A new insolvency Act, 11 Geo. 4 No. 7, was passed by the Legislative Council on 2 April 1830.  This was the first insolvency Act of the New South Wales Legislative Council.  The Australian thought it was too open to fraud: for comments, see its issues of 16 April 1830; 1 May 1830; 11 June 1830; 3 September 1830; 4 February 1831; 12 February 1831; 4 March 1831; 27 May 1831; 22 July 1831.  This was a true bankruptcy law, one which allowed a debtor to be released from the obligation to pay past debts.  That required the agreement of a majority in number and value of the creditors, and did not apply to crown debts, nor to judgment debts for personal torts or those involving malice.  The Act also included an insolvency law, one which merely allowed an imprisoned debtor to be released from gaol rather than the debts; the decision in these cases was in the hands of the courts.  On the distinction between bankruptcy and insolvency, see B. Kercher, "The Transformation of Imprisonment for Debt in England, 1828 to 1838", (1984) 2 Australian Journal of Law and Society 60.  On bankruptcy and insolvency laws in these years, see J.M. Bennett, A History of the Supreme Court of New South Wales, Law Book Co., Sydney, 1974, ch. 6, noting that this 1830 Act, which had been drafted by Forbes, was allowed to lapse in 1832, when it was replaced by 2 Wm 4, No. 11.  On this Act, see also C.H. Currey, Sir Francis Forbes: the First Chief Justice of New South Wales, Angus and Robertson, Sydney, 1968, ch. 32.

In 1830, many people were found insolvent, including Carter, the Master of the Supreme Court: Forbes C.J. to Governor Darling, 22 October 1830, Chief Justices' Letter Book, 1824-1835, Archives Office of New South Wales, 4/6651, p. 270. John Macarthur claimed that Carter owed £15,000, and that the Attorney General (Baxter) had been obliged to sell all of his property and assign away two thirds of his salary to avoid imprisonment for debt: Macarthur to his son John, 9 August 1830, Macarthur Papers, Mitchell Library, Vol. 15, A 2911, Reel CY 752B, p. 187.  Macarthur went on, "Our virtuous judges are as troublesome as ever, the lawyers increasing by new importations, and as they increase the evils of law are multiplied.  I hope you manage these things better in England, for here a lawyer is never named but with a deserved execration.  Even that worthy Mr. Wentworth declared to me some months since, that nothing could save the colony but closing the Supreme Court and the Court of Requests."  Baxter was declared insolvent on 31 January 1831: Darling to Murray, 10 February 1831, Historical Records of Australia, Series 1, Vol. 16, p. 77.  In this despatch, the governor also attacked Baxter's personal habits, including drunkenness and ill-treatment of his wife.  Viscount Goderich, for the British government, criticised the Attorney General's love of pomp and splendour while on circuit with the courts: Goderich to Darling, 10 March 1831, p. 105.  See also p. 95 on Carter's insolvency.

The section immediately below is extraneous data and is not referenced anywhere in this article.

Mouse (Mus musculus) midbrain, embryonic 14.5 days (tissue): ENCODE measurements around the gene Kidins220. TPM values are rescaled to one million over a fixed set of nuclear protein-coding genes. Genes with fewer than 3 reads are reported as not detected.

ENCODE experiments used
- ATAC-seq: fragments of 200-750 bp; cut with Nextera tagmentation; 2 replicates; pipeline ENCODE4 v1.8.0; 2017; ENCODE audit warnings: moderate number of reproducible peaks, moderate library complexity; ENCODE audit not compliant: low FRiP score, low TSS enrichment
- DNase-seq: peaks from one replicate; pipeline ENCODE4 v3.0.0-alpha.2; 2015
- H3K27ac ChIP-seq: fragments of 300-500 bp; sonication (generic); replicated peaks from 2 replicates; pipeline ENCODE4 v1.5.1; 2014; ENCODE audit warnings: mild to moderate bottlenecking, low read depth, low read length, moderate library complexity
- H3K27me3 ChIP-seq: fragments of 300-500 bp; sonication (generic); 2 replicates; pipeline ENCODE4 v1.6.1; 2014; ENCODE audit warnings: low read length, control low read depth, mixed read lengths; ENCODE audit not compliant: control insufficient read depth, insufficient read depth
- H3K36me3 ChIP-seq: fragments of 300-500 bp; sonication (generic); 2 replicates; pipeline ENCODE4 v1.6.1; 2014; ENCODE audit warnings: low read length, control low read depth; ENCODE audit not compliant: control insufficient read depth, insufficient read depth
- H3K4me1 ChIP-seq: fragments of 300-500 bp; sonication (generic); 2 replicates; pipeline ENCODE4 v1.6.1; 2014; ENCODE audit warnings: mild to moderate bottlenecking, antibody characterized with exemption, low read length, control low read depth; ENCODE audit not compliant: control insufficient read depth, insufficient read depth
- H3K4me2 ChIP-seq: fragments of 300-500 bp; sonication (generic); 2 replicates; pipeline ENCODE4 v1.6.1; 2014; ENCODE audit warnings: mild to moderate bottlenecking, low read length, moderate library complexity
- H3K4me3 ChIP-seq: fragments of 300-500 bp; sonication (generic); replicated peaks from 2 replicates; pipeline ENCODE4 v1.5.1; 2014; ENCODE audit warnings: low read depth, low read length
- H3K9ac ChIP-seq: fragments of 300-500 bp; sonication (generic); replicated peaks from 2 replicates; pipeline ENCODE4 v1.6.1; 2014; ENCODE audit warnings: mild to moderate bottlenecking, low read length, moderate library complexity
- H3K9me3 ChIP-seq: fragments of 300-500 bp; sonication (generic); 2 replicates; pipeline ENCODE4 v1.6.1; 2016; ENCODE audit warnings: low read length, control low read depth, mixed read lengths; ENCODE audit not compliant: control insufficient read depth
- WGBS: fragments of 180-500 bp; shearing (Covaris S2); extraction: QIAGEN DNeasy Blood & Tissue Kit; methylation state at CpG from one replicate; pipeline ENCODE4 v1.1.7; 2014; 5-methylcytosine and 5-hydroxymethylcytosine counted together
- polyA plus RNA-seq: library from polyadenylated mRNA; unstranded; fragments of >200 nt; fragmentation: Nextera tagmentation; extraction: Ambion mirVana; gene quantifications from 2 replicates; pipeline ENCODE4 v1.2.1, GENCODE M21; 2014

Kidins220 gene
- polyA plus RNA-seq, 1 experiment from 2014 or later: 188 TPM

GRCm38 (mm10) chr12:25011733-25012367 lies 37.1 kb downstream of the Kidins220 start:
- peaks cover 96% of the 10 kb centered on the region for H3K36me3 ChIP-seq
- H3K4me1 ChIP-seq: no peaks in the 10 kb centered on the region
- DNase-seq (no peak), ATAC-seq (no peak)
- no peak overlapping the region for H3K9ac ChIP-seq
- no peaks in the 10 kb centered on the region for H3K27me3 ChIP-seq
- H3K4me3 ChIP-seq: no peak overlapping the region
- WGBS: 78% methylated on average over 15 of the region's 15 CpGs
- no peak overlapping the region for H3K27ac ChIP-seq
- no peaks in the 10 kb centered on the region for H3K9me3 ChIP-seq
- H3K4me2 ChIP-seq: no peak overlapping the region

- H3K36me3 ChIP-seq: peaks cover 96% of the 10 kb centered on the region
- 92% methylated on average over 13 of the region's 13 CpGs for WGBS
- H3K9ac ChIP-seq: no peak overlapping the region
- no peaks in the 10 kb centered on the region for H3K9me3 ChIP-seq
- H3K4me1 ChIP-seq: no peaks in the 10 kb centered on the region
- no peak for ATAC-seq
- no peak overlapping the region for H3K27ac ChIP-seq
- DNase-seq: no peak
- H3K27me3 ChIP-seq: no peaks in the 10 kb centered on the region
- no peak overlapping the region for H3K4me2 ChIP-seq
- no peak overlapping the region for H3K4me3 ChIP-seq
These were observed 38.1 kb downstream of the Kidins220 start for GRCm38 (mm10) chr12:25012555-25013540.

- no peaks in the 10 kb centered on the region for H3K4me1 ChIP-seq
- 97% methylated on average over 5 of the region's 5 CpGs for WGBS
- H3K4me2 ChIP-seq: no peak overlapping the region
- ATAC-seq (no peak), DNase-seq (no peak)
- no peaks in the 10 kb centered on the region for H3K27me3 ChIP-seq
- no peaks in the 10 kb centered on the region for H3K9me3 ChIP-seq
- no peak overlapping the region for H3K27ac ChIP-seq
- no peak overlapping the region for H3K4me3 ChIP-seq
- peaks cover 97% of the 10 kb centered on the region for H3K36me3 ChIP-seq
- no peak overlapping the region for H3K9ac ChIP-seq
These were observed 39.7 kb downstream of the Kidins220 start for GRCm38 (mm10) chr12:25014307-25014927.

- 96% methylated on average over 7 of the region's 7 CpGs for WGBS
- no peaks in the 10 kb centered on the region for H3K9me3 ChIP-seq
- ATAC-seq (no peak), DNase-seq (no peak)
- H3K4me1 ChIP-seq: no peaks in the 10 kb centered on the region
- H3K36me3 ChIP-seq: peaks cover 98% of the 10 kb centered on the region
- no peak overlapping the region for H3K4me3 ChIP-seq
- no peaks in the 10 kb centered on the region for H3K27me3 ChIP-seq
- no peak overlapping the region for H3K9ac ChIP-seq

The debtors' prison, which at this time was the Sydney Gaol at the bottom of George St., had 309 admissions during 1830: Darlinghurst Gaol Debtors Books, Archives Office of New South Wales, 4/6446.

In another 1830 case, Raine v. McDonald, Dowling, Select Cases, Archives Office of New South Wales, 2/3466, p. 14, the Supreme Court decided under the same legislation that "Where a debtor compromised with his Creditors for a rateable composition of their claims, and afterwards, voluntarily and without compulsion paid one of his Creditors who had seized the composition in full in fraud of his other creditors  Held that he could not maintain action in his own name to recover the money back."  Raine was imprisoned for debt, after which he sued the sheriff: see Raine v. McQuoid, Australian, 25 June 1830.

For other 1830 cases on the new Act, see Dowling, Select Cases, Vol. 2, Archives Office of New South Wales, 2/3462, pp 320-321; Australian, 11 June 1830; and see Vowels v. Gough, 1830.

Published by the Division of Law, Macquarie University